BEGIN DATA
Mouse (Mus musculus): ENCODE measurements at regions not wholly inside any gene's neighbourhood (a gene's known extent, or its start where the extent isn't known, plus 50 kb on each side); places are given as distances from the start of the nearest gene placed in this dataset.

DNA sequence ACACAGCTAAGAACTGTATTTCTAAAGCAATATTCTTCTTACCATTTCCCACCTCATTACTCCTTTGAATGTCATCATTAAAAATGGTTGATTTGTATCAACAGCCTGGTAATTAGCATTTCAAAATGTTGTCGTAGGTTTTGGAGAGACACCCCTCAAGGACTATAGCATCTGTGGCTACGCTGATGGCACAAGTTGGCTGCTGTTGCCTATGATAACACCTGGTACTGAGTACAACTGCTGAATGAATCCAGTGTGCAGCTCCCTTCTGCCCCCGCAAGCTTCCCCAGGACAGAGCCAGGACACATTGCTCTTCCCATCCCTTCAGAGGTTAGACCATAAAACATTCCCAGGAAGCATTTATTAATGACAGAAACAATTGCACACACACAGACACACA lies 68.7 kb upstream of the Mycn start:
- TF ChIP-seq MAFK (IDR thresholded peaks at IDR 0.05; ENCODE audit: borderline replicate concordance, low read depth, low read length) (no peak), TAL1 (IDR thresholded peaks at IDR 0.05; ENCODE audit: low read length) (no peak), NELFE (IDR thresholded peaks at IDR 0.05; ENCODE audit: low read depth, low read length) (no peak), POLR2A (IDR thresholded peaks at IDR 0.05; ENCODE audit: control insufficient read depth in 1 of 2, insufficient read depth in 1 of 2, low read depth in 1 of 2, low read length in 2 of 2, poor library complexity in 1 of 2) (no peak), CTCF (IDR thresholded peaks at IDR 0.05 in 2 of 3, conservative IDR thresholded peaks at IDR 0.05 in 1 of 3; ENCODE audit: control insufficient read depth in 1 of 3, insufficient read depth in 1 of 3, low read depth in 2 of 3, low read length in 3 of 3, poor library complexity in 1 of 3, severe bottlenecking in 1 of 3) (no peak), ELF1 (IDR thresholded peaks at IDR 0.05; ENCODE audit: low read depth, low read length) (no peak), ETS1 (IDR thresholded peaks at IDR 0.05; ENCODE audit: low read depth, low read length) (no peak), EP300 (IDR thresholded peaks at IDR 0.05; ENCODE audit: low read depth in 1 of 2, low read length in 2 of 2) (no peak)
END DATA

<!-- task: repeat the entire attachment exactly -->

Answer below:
Mouse (Mus musculus): ENCODE measurements at regions not wholly inside any gene's neighbourhood (a gene's known extent, or its start where the extent isn't known, plus 50 kb on each side); places are given as distances from the start of the nearest gene placed in this dataset.

DNA sequence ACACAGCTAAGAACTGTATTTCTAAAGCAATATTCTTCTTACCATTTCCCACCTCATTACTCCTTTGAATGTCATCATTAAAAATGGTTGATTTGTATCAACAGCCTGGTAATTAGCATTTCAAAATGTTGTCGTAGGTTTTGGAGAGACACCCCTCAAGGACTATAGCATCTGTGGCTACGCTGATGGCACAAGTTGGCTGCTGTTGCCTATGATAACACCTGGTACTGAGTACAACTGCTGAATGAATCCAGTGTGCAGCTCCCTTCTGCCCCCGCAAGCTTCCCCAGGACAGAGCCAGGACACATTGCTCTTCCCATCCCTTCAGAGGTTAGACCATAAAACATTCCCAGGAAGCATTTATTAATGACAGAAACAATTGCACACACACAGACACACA lies 68.7 kb upstream of the Mycn start:
- TF ChIP-seq MAFK (IDR thresholded peaks at IDR 0.05; ENCODE audit: borderline replicate concordance, low read depth, low read length) (no peak), TAL1 (IDR thresholded peaks at IDR 0.05; ENCODE audit: low read length) (no peak), NELFE (IDR thresholded peaks at IDR 0.05; ENCODE audit: low read depth, low read length) (no peak), POLR2A (IDR thresholded peaks at IDR 0.05; ENCODE audit: control insufficient read depth in 1 of 2, insufficient read depth in 1 of 2, low read depth in 1 of 2, low read length in 2 of 2, poor library complexity in 1 of 2) (no peak), CTCF (IDR thresholded peaks at IDR 0.05 in 2 of 3, conservative IDR thresholded peaks at IDR 0.05 in 1 of 3; ENCODE audit: control insufficient read depth in 1 of 3, insufficient read depth in 1 of 3, low read depth in 2 of 3, low read length in 3 of 3, poor library complexity in 1 of 3, severe bottlenecking in 1 of 3) (no peak), ELF1 (IDR thresholded peaks at IDR 0.05; ENCODE audit: low read depth, low read length) (no peak), ETS1 (IDR thresholded peaks at IDR 0.05; ENCODE audit: low read depth, low read length) (no peak), EP300 (IDR thresholded peaks at IDR 0.05; ENCODE audit: low read depth in 1 of 2, low read length in 2 of 2) (no peak)